Governments that permit or profit from the expansion of the fossil fuel industry are like people selling cigarettes in a cancer ward, says a US think tank.
The comparison from Washington-based think tank Oil Change International followed release of a report about oil, gas and coal from fields already in production.
It said the output from these installations could not be used if the world wanted to meet climate change goals agreed to a conference in Paris last year.
The agreement, finalised in Paris last December, commits New Zealand to reducing its greenhouse gas emissions to 30 percent below 2005 levels by 2030.
Environmentalists have long argued the world should stop searching for any more oil gas and coal, because using up existing reserves could tip climate change beyond control.
But Oil Change International has extended that argument beyond reserves to fields already in production.
Last year's Paris agreement vowed to hold temperature rises to no more than 2°C centigrade above pre-industrial levels, but to aim for 1.5°.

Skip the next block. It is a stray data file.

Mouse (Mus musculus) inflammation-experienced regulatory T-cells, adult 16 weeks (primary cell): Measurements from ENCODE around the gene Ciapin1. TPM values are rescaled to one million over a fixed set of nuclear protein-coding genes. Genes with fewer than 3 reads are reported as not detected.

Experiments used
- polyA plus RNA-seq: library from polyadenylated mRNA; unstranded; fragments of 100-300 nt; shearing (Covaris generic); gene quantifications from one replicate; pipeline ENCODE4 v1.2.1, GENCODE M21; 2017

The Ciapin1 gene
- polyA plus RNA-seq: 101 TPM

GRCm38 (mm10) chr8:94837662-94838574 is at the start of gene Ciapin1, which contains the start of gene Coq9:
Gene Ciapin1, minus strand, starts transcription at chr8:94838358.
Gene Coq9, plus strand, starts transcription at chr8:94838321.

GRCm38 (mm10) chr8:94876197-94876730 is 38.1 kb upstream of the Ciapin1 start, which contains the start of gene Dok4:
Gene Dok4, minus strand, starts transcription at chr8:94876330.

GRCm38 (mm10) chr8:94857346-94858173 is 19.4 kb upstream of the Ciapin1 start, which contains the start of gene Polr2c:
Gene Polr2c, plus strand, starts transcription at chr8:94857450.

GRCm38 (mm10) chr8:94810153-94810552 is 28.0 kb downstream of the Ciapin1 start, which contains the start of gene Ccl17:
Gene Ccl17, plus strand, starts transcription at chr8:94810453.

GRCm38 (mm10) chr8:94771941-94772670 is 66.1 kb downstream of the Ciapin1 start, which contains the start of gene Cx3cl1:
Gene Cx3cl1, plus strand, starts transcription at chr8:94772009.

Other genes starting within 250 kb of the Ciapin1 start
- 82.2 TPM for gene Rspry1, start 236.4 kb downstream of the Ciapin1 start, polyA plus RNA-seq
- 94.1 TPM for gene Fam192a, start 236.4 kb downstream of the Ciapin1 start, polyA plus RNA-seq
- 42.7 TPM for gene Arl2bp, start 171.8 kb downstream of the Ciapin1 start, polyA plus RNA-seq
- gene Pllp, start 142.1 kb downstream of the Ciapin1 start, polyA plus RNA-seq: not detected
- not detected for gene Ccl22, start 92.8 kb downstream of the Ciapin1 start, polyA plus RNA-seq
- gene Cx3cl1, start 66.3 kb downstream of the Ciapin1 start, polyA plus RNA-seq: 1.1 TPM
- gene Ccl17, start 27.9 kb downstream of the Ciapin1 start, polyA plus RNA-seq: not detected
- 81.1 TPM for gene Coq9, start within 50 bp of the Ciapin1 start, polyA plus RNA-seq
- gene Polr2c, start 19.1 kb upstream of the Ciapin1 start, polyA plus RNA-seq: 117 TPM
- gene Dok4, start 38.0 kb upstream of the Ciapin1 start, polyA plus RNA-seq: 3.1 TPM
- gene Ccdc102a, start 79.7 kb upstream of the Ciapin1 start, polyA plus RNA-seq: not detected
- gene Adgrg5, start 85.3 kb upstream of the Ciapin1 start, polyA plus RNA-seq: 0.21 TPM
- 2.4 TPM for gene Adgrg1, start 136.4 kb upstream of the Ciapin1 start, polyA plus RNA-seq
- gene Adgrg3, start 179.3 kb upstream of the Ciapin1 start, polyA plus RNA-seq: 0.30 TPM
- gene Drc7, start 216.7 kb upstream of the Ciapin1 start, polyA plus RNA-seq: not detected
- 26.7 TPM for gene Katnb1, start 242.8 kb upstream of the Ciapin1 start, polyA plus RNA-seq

But research by Oil Change International found output from fossil fuel plants already in production would take the world slightly past the 2° target and well in excess of 1.5°.
Its research targeted so-called developed reserves - where wells were already drilled, pits dug and pipelines, processing facilities, railways, and export terminals already constructed.
It found even phasing out coal would not be enough - since developed reserves of oil and gas alone would take the world beyond 1.5°.
"If the world is serious about achieving the goals agreed in Paris, governments have to stop the expansion of the fossil fuel industry," said executive director Stephen Kretzmann.
"Continued expansion is now quite clearly and quantifiably climate denial," he said.
"Subsidizing or permitting or profiting off of the expansion of the fossil fuel industry is now clearly the moral equivalent of selling cigarettes in a cancer ward."
Report writer Greg Muttitt noted an extra danger: that once a fossil fuel operation was underway, it created an incentive to continue production to recoup investment.
"These incentives are powerful, and the industry will do whatever it takes to protect their investments and keep drilling," he said.
"This is how carbon gets 'locked-in'."
The report argued the world had been slow to realise the dangers of fossil fuels, and "continues to party like it's 1899."